Friday, January 31, 2020

Satisfied Client Wanted to Hire Me Again

A former client made my day by touting how much she liked  the way I practiced and  handled her first matter. She wanted to hire me again on another unrelated case.

Unfortunately, I don't practice in that area. Nevertheless, she made my day. I must be doing something right.

Changing how I practice by getting rid of the slower personal service is not an option.  Impatient speed demons can go around and find someone else.

This call and many others show slow and steady wins the race.

Sunday, January 26, 2020


Early this week I sat in court in Savannah while a woman tried to explain why she had not paid rent.  Her excuse related to health problems.  This was no excuse or defense under the law.  Unfortunately, she just glanced over a defense that may have afforded a few weeks, instead of the 7 days.

More specifically, before a landlord files a dispossessory, he or she must demand possession of the premises beforehand.  Oftentimes, landlords are quick to the draw and miss this step.  She breezed over this omission by noting he just said I was late and then I received this notice for court.

This failure to give notice should be given in your answer as an affirmative defense.  However, if you have already filed your answer, you can still raise it in court.  However, in that instance, you have the burden of proving the defense.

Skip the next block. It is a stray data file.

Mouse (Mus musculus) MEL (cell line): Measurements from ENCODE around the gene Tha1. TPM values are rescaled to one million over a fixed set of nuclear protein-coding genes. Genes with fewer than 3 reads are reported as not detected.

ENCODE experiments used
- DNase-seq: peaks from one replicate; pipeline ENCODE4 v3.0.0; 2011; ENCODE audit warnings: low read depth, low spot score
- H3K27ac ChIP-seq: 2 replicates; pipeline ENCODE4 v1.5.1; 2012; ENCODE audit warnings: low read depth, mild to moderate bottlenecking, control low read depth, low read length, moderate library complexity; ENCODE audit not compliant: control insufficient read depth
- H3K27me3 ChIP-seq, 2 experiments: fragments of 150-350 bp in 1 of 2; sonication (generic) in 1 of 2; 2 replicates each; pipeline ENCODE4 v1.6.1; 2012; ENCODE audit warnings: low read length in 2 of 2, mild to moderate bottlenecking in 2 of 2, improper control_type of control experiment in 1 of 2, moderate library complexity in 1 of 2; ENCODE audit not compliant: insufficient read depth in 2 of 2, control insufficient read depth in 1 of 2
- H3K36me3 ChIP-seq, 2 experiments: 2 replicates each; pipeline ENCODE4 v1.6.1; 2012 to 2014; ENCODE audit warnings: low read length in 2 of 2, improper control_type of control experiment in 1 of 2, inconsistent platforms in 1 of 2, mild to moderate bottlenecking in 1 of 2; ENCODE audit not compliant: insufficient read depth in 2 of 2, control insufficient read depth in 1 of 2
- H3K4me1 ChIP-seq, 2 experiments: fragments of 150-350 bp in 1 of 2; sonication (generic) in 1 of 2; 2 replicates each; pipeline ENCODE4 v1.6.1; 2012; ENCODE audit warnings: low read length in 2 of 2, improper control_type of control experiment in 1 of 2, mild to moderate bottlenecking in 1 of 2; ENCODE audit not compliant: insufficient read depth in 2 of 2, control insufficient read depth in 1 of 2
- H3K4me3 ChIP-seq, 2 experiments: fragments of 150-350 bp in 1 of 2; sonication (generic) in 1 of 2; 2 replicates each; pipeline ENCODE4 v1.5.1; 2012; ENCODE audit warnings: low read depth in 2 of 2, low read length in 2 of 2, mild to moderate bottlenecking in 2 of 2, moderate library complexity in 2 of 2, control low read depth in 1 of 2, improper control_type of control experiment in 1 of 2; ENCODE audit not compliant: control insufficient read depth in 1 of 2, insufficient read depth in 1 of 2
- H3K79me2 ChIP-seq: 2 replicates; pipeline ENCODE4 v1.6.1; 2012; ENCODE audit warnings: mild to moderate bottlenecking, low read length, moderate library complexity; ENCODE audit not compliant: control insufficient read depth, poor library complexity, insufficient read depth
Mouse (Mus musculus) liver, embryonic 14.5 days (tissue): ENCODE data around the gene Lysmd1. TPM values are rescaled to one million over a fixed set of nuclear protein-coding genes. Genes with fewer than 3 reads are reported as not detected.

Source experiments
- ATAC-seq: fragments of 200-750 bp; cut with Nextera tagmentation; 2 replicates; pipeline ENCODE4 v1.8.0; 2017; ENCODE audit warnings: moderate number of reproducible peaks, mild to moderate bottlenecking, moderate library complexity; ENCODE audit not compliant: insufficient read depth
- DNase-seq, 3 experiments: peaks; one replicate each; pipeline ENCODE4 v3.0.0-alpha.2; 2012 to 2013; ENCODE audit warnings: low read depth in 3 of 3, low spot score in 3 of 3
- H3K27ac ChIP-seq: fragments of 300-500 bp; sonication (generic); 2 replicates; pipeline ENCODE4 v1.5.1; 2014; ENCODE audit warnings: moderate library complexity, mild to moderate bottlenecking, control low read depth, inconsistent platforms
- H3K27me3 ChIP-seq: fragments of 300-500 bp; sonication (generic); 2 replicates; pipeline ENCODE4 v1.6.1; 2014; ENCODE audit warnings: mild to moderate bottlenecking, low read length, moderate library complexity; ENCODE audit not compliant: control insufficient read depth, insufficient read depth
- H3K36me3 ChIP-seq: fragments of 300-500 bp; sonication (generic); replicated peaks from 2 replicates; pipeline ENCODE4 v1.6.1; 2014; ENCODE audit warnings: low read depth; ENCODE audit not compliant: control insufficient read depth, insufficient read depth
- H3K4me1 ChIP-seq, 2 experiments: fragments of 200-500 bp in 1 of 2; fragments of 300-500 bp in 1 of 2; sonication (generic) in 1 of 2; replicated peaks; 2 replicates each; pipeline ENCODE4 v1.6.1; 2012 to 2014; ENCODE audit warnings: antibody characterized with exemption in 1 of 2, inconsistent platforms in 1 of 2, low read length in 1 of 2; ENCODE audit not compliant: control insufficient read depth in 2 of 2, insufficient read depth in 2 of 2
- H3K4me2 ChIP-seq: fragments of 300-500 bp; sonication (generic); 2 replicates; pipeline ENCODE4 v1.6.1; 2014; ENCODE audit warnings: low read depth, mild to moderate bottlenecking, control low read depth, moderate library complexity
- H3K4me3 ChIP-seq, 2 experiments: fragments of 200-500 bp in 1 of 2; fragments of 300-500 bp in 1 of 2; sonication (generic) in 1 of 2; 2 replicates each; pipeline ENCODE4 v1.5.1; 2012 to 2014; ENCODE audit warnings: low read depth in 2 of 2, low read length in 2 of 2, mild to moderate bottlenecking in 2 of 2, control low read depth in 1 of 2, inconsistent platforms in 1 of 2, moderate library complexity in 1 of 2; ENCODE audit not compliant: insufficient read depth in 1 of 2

In the case in Savannah, the landlord's attorney, but not the landlord appeared. 
Therefore, if the poor woman had just focused on that defense, above all, she would have won because there would have been nobody there to dispute her assertion. 

Again, if the case had been dismissed on this technicality, it would have allowed her approximately
2-3 weeks to find a new place.

An experienced tenant attorney would have given her that defense in a short phone call or a 30 minute consultation.  This information would have armed her with a defense to represent herself and win in court.  Don't short change yourself by doing it alone.  Get some help with an experienced tenant attorney. 

Monday, January 13, 2020

Pro Se Litigants - Second Time Around

I've received calls from 2× pro se litigants who allowed hubris to cost them a case.  More specifically, they represented themselves in a landlord-tenant matter and won against a lawyer.
Now, they'll Clarence Darrow and are telling everyone within ear shot.

Next time the "winner" has a dispute, he thinks lawyers are a waste of money. He's not even going to seek a free phone consultation.  This time, the internet lawyer loses. He waits weeks after the hearing to call a lawyer.  In a normal civil action in Georgia, a 2-3 week delay isn't fatal. However, dispossessory/eviction cases aren't normal civil actions.

Unfortunately or fortunately, depending on your position, eviction cases are on a rocket docket.  7 days after a judgment for the landlord, the tenant must vacate or file an appeal.  Paying the landlord the judgment won't save you unless you entered into a settlement agreement to stay or the order specifically states you can pay then stay.

If you don't understand what's in an order, schedule an office visit to learn your rights and responsibilities. If you don't understand all terms in a settlement agreement, you should consider the pros and cons of settling versus going before a judge.